Great View of Prague

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Great View of Prague
Wenceslaus Hollar - Praga.jpg
Year1649 (1649)
Typeetching on paper
Dimensions28 cm × 113.5 cm (11 in × 44.7 in)

Large View of Prague from Petrin is an etching by Vaclav Hollar consisting of three sheets (collectively which have dimensions of 28 x 113.5 cm).

Description[edit]

In the Hollar catalog prints placed under number P880 (a-c). The etching was published in Antwerp in 1649 and was inserted into Topographia Bohemiae, Moraviae et Silesiae (Topographia Germaniae), published 1650. He left shortly after to create another perspective, his great view of London in 1647. On the middle sheet is a legend with a signature where Hollar says that the etching was based on drawings, taken in 1636. In 1636 with his new patron, Thomas Howard, he returned briefly from German lands to Prague and then went to England. It is believed that the artwork is preserved and is now in the possession of the National Gallery in Prague.

The view is captured from a vantage point on Petrin (Mount St. Lawrence) and Prague is captured from Hradcany after Vysehrad, left, which form the framework of a ruin (with a view of Strahov), then right wall. Of Prague (Prague Castle, Lesser Town, Old Town and New Town) are described above them are urban captions (in the middle of the sheet is still German and Czech characters). In addition, there are some important places (buildings) described with twenty locations marked with numbers and described in the legend (descriptions are Czech, Latin and German).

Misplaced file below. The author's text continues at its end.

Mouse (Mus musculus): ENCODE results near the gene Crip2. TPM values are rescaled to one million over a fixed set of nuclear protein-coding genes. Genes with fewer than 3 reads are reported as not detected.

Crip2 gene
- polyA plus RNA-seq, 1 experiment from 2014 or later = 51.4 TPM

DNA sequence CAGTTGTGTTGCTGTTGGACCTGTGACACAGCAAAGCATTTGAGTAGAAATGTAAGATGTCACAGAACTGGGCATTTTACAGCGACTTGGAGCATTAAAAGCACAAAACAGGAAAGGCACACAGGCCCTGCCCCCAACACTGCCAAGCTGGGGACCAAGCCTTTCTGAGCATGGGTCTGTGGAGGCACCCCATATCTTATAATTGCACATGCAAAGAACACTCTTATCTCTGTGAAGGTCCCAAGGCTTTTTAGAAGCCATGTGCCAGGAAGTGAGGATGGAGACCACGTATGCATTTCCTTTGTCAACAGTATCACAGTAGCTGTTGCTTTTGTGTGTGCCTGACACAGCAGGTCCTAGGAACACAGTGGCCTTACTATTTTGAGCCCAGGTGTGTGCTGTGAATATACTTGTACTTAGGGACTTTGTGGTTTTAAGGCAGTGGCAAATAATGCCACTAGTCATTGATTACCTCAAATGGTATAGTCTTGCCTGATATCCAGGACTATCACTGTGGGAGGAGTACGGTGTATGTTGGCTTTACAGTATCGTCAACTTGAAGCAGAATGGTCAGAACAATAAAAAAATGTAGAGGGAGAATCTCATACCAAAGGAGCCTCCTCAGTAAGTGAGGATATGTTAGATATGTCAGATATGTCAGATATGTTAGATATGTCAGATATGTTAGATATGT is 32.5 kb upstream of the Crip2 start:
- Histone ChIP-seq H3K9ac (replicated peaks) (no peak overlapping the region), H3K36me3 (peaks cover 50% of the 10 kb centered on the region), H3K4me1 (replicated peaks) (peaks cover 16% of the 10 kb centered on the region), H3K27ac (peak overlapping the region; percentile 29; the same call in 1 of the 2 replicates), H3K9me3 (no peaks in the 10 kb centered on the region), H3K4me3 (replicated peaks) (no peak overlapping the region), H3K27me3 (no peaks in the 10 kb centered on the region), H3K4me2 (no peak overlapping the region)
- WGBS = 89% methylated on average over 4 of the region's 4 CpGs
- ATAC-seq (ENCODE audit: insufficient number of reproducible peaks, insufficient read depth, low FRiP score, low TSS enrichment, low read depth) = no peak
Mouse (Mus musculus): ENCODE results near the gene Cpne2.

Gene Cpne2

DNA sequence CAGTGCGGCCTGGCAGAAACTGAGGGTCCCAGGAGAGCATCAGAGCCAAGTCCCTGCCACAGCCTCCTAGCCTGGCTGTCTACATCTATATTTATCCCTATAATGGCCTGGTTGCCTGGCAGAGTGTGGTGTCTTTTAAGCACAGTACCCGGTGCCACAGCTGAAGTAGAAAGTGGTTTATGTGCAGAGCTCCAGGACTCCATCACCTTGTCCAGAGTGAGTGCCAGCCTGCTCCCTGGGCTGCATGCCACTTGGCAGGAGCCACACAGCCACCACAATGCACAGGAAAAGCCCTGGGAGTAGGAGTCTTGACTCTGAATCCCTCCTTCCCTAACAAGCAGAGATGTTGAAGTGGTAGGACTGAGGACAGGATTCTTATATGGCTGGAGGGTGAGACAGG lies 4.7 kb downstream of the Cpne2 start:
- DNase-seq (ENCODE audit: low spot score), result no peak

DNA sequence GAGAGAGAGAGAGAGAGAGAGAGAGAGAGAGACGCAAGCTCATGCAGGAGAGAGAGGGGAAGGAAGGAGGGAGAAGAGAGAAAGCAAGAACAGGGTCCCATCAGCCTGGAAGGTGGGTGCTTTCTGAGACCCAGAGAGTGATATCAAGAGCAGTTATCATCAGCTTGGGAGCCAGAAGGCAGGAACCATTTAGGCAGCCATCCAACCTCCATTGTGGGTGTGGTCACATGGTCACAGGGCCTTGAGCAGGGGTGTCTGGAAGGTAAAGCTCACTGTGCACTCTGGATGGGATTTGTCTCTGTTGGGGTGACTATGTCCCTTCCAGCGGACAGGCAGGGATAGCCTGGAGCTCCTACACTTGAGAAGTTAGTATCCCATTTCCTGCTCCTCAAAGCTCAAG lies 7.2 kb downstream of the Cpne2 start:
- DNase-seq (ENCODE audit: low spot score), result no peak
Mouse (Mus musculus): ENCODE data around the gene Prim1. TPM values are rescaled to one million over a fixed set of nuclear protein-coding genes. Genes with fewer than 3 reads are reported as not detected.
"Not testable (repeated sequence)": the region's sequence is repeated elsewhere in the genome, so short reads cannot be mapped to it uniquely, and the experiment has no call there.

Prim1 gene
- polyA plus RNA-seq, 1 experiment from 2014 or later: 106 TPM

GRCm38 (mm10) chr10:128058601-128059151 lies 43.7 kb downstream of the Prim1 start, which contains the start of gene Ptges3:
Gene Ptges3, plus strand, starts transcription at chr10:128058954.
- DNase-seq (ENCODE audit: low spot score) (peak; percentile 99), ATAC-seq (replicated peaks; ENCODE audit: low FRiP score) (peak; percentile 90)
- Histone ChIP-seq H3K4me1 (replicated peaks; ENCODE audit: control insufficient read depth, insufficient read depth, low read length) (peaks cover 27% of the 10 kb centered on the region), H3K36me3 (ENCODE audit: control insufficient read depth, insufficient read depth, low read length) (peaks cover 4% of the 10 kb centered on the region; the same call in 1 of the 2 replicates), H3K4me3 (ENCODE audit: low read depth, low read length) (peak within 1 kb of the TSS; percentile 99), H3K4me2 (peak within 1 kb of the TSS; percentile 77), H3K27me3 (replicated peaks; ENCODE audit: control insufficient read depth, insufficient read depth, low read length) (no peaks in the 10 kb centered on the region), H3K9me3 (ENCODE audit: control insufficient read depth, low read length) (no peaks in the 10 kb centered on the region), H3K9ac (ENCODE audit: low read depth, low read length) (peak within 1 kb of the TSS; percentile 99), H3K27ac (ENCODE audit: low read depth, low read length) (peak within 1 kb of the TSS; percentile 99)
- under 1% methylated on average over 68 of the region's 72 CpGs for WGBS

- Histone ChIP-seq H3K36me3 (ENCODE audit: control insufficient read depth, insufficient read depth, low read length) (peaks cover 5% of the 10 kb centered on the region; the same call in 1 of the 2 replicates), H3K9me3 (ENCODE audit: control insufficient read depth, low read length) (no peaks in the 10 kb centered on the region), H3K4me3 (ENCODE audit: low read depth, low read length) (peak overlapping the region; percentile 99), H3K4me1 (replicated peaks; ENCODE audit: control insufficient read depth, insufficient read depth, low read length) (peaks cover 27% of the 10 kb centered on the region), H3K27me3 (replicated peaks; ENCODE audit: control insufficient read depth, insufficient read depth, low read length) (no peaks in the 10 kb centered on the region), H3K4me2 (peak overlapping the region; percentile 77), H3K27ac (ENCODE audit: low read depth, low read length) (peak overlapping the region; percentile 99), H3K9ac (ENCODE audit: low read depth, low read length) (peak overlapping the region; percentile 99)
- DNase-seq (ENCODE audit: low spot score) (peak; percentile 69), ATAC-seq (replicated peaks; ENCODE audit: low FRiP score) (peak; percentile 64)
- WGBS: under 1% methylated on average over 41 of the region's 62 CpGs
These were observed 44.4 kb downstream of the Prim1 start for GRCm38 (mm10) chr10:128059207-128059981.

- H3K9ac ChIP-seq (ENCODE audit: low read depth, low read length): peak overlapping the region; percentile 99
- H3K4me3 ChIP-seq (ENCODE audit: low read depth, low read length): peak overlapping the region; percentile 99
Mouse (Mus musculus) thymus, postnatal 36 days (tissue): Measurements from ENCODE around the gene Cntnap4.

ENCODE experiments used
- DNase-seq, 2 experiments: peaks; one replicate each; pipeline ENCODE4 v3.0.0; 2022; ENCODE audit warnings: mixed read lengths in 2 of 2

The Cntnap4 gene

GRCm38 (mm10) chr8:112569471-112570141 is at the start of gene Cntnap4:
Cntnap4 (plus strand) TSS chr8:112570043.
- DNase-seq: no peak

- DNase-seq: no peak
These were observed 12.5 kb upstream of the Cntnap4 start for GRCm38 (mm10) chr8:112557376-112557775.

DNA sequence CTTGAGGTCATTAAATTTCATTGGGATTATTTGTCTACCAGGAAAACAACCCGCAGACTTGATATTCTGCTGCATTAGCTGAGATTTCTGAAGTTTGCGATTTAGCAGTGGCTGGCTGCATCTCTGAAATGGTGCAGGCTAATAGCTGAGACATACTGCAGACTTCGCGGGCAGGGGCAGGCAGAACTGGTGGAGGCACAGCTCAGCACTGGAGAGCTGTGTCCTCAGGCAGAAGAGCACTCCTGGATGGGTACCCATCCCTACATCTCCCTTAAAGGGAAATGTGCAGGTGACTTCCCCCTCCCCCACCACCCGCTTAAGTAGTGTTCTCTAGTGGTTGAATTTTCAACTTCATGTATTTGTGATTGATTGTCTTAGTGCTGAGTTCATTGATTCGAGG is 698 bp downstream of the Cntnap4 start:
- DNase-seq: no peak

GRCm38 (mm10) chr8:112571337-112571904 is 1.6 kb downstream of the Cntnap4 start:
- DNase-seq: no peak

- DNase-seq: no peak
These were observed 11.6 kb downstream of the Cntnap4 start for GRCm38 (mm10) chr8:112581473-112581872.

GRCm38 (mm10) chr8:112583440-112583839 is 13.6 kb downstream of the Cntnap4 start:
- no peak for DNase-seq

Importance[edit]

Hollar's view can be compared with two great views of the 17th century, Sadelerovým prospect, which drew on own view Filip van den Bosch, and in 1606 published a prospect by Aegidius Sadeler and Folperta van Ouden Allen from 1685.

Hollar approached the problem realistically, while the two booklets mentioned came from Veduta tradition and captured an idealized Prague and especially from above. Now Hollar captured the perspective of the actual space required, changed the view of Petrin Hill and at the same time he managed to capture "the real picture of the city with its scenic relief and unique atmosphere".[1][full citation needed]

References[edit]

  1. ^ RB [Richard Biegel].

Sources[edit]

  • Lazarová, Markéta a Lukas, Jiří. Praha: obraz města v 16. a 17. století: soupis grafických pohledů = Prague: picture of the town in the 16th and 17th centuries: list of views on graphic art pieces = Prag: Stadtbild im 16. und 17. Jahrhundert: Verzeichnis graphischer Ansichten. Praha: Argo, 2002. ISBN 80-7203-433-2.
  • Pennington, Richard. A Descriptive Catalogue of the Etched Work of Wenceslaus Hollar 1607–1677. Cambridge; New York : Cambridge University Press, 1982. ISBN 052122408X.
  • Volrábová, Alena, ed. a Brixová, Michaela. Václav Hollar 1607-1677 a Evropa mezi životem a zmarem: [Národní galerie v Praze - Sbírka grafiky a kresby, Sbírka starého umění: Palác Kinských, 12.10.2007-14.1.2008]. V Praze: Národní galerie, 2007. 370 s. ISBN 978-80-7035-361-5., s. 232–233.

External links[edit]